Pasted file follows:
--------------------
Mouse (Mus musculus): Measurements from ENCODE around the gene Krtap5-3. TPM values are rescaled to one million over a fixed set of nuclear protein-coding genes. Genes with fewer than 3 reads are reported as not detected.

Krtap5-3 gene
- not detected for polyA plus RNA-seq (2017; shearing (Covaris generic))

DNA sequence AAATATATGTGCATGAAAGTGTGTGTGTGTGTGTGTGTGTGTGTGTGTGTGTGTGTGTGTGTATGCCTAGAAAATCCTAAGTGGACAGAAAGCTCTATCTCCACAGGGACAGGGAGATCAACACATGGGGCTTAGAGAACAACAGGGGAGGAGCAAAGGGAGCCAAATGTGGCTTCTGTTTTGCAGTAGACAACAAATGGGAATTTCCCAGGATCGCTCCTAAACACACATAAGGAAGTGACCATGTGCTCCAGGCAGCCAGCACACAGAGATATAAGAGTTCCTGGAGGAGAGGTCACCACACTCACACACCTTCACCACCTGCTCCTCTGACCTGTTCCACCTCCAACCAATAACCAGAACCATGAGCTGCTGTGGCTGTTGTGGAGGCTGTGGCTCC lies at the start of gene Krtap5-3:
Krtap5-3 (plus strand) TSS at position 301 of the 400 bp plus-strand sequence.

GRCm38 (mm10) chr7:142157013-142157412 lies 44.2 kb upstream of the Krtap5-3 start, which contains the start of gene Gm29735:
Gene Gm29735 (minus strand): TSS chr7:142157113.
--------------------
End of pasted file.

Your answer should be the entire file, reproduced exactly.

Mouse (Mus musculus): Measurements from ENCODE around the gene Krtap5-3. TPM values are rescaled to one million over a fixed set of nuclear protein-coding genes. Genes with fewer than 3 reads are reported as not detected.

Krtap5-3 gene
- not detected for polyA plus RNA-seq (2017; shearing (Covaris generic))

DNA sequence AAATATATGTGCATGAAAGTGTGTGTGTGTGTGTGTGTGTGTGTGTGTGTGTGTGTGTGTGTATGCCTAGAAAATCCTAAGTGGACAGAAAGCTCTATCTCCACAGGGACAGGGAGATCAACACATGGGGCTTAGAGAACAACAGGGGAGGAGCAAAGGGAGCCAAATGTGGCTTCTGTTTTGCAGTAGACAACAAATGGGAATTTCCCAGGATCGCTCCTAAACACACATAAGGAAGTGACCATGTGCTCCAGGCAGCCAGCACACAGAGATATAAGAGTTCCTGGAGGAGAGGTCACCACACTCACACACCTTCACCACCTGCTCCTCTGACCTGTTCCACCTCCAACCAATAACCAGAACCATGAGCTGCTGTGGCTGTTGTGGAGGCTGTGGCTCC lies at the start of gene Krtap5-3:
Krtap5-3 (plus strand) TSS at position 301 of the 400 bp plus-strand sequence.

GRCm38 (mm10) chr7:142157013-142157412 lies 44.2 kb upstream of the Krtap5-3 start, which contains the start of gene Gm29735:
Gene Gm29735 (minus strand): TSS chr7:142157113.